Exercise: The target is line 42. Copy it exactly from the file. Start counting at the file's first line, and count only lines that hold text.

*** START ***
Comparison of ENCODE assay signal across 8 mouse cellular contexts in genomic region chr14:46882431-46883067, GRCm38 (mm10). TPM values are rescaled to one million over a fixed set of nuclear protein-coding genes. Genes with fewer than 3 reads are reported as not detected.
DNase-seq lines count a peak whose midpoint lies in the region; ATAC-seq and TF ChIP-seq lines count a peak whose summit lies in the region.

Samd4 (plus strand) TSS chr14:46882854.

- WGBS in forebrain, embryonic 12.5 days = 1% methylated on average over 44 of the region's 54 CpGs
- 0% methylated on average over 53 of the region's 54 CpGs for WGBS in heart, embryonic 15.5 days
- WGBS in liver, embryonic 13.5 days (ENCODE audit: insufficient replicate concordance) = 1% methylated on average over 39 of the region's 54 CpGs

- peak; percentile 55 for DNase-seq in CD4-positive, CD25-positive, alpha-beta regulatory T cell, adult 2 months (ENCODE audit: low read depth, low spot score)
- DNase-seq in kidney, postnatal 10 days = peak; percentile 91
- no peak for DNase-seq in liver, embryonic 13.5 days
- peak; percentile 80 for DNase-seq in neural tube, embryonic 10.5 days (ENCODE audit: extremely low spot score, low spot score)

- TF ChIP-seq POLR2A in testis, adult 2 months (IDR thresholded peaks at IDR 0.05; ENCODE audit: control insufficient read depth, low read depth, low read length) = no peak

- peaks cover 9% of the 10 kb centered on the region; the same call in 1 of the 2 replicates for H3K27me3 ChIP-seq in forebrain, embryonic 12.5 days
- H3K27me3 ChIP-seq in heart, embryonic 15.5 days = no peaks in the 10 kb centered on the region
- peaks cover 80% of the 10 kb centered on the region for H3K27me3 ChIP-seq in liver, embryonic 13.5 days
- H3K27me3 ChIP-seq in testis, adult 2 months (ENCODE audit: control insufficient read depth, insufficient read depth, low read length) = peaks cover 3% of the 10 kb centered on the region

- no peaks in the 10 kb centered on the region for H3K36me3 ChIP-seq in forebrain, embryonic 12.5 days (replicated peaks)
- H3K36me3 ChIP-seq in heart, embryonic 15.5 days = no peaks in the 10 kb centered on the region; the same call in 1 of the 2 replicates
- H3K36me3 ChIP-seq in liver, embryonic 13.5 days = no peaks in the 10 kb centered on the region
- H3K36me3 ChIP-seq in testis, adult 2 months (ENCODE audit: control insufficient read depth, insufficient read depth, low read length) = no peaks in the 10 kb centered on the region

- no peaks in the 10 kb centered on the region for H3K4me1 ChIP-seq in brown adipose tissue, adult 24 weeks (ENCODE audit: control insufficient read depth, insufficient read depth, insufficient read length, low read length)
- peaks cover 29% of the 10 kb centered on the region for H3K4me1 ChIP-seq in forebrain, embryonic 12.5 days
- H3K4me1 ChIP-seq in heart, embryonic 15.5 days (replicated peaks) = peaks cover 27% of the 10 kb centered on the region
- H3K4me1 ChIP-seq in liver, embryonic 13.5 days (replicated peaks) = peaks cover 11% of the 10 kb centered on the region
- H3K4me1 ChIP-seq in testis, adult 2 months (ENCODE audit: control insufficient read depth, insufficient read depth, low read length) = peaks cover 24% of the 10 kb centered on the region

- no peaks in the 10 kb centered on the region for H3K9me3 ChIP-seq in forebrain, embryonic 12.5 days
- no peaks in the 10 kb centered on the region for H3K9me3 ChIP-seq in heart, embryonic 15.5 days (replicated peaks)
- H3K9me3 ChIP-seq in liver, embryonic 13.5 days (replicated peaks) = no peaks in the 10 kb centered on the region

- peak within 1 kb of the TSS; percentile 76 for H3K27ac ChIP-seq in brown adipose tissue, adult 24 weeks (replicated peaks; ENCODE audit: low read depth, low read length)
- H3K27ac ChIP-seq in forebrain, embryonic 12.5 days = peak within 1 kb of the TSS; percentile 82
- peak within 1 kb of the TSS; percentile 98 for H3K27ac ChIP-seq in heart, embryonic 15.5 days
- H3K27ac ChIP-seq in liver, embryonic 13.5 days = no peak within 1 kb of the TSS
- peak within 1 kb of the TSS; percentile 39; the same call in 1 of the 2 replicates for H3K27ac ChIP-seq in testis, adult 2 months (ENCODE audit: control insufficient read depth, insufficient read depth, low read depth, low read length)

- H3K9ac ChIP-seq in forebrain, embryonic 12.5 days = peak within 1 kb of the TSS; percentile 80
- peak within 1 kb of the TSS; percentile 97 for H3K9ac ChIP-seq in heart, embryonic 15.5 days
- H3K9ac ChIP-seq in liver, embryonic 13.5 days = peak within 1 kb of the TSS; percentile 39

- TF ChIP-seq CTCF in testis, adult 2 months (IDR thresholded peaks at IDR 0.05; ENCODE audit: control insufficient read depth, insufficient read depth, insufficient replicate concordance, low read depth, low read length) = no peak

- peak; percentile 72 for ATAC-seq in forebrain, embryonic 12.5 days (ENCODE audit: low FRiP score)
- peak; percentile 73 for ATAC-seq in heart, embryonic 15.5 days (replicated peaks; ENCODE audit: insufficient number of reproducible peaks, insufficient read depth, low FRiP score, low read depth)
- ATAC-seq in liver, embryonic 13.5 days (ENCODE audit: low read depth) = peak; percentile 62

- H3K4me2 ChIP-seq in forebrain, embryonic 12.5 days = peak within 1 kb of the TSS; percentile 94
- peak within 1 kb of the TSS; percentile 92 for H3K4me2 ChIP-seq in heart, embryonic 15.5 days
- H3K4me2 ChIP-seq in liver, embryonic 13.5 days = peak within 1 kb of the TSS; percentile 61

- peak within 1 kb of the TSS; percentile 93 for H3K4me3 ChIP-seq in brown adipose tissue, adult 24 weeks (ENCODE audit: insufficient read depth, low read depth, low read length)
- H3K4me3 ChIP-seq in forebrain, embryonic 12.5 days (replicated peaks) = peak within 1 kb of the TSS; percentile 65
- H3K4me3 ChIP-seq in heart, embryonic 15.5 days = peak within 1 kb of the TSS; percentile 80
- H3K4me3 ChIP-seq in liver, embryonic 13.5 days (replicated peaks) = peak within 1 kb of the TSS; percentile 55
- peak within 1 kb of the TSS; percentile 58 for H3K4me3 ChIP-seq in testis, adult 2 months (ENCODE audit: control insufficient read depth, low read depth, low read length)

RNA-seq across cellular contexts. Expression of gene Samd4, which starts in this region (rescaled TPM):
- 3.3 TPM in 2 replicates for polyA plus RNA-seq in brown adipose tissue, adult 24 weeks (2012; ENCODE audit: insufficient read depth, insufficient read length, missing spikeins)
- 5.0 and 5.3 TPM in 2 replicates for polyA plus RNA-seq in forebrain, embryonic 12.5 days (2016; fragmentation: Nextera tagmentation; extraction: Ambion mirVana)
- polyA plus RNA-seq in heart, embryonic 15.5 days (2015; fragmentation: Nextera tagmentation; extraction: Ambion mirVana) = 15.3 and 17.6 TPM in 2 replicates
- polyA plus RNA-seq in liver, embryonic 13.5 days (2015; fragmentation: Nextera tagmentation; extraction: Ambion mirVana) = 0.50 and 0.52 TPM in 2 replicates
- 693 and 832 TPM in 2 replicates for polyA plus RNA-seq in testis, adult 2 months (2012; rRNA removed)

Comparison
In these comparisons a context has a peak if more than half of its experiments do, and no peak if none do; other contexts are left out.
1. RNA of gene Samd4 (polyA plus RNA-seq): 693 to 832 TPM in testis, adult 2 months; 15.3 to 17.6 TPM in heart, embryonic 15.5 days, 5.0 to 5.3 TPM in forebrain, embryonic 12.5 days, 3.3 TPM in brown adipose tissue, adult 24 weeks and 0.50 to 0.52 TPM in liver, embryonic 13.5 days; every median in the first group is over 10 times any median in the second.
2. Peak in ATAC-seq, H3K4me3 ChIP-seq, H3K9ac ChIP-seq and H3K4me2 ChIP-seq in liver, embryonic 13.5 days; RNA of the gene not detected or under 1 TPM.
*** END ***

- H3K4me2 ChIP-seq in liver, embryonic 13.5 days = peak within 1 kb of the TSS; percentile 61